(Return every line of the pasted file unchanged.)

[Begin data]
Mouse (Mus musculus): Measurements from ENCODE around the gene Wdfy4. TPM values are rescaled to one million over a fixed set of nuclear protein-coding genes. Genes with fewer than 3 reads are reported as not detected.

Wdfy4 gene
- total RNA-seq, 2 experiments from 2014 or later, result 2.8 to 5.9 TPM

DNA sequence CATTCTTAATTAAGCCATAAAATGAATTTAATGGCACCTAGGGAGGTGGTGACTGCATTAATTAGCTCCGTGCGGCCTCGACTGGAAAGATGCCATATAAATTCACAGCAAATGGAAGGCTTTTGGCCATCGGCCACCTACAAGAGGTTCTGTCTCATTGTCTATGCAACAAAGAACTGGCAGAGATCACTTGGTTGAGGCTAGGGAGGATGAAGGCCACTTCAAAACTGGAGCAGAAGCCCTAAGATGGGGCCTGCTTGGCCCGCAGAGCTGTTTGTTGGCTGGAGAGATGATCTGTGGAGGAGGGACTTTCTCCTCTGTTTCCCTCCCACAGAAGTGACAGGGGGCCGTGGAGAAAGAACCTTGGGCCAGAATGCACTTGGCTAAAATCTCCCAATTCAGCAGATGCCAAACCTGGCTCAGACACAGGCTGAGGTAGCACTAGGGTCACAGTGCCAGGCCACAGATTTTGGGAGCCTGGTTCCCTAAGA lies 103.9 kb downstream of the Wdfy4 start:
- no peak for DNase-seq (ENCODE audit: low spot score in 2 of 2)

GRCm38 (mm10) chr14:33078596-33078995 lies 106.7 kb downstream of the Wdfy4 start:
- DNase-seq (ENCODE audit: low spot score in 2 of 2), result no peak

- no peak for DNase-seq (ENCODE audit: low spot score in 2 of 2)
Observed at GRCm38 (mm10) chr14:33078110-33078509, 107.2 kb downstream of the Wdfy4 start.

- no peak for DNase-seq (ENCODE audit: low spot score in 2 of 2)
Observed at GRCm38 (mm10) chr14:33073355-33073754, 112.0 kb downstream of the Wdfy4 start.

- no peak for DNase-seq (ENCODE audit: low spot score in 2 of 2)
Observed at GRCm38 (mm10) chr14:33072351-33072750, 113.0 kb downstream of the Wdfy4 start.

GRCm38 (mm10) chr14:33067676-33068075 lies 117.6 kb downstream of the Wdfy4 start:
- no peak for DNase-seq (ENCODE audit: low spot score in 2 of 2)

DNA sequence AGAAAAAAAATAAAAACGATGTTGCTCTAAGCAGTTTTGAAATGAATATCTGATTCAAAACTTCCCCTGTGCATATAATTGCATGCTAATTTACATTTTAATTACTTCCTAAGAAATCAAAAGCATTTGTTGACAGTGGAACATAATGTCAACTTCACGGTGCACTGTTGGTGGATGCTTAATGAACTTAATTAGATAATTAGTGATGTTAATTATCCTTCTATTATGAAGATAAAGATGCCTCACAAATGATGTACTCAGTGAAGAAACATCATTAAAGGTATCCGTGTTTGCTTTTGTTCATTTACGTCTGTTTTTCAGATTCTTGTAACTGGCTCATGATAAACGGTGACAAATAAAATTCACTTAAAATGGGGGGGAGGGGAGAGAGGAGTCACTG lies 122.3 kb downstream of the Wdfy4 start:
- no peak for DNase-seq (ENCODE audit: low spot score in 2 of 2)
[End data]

Mouse (Mus musculus): Measurements from ENCODE around the gene Wdfy4. TPM values are rescaled to one million over a fixed set of nuclear protein-coding genes. Genes with fewer than 3 reads are reported as not detected.

Wdfy4 gene
- total RNA-seq, 2 experiments from 2014 or later, result 2.8 to 5.9 TPM

DNA sequence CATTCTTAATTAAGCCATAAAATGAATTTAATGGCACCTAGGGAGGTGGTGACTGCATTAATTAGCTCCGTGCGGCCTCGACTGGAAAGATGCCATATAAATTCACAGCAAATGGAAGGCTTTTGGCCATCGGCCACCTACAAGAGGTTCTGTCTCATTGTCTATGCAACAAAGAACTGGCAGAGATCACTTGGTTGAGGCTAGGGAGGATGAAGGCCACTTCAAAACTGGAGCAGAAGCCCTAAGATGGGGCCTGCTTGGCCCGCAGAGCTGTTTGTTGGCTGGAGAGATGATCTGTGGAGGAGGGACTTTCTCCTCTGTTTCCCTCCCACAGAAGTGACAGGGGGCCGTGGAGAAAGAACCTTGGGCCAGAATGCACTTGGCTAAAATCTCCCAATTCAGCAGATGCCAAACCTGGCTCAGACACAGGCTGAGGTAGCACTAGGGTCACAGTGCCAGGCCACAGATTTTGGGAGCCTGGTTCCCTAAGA lies 103.9 kb downstream of the Wdfy4 start:
- no peak for DNase-seq (ENCODE audit: low spot score in 2 of 2)

GRCm38 (mm10) chr14:33078596-33078995 lies 106.7 kb downstream of the Wdfy4 start:
- DNase-seq (ENCODE audit: low spot score in 2 of 2), result no peak

- no peak for DNase-seq (ENCODE audit: low spot score in 2 of 2)
Observed at GRCm38 (mm10) chr14:33078110-33078509, 107.2 kb downstream of the Wdfy4 start.

- no peak for DNase-seq (ENCODE audit: low spot score in 2 of 2)
Observed at GRCm38 (mm10) chr14:33073355-33073754, 112.0 kb downstream of the Wdfy4 start.

- no peak for DNase-seq (ENCODE audit: low spot score in 2 of 2)
Observed at GRCm38 (mm10) chr14:33072351-33072750, 113.0 kb downstream of the Wdfy4 start.

GRCm38 (mm10) chr14:33067676-33068075 lies 117.6 kb downstream of the Wdfy4 start:
- no peak for DNase-seq (ENCODE audit: low spot score in 2 of 2)

DNA sequence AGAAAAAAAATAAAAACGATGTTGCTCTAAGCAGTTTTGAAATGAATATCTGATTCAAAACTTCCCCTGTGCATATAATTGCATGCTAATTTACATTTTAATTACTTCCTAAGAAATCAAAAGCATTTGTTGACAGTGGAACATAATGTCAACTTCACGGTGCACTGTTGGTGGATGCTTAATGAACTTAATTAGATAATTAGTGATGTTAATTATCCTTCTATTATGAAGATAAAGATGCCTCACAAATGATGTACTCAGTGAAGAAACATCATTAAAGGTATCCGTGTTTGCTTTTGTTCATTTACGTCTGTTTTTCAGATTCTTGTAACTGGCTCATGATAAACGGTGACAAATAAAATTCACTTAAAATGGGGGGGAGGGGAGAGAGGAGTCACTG lies 122.3 kb downstream of the Wdfy4 start:
- no peak for DNase-seq (ENCODE audit: low spot score in 2 of 2)